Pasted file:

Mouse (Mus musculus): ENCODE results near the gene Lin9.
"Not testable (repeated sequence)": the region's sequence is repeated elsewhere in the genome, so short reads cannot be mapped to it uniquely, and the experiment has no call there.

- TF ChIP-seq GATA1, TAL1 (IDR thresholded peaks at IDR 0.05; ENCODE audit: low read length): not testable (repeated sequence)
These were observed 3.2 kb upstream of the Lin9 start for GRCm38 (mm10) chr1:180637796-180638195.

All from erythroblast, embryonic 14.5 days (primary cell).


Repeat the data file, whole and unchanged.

Mouse (Mus musculus): ENCODE results near the gene Lin9.
"Not testable (repeated sequence)": the region's sequence is repeated elsewhere in the genome, so short reads cannot be mapped to it uniquely, and the experiment has no call there.

- TF ChIP-seq GATA1, TAL1 (IDR thresholded peaks at IDR 0.05; ENCODE audit: low read length): not testable (repeated sequence)
These were observed 3.2 kb upstream of the Lin9 start for GRCm38 (mm10) chr1:180637796-180638195.

All from erythroblast, embryonic 14.5 days (primary cell).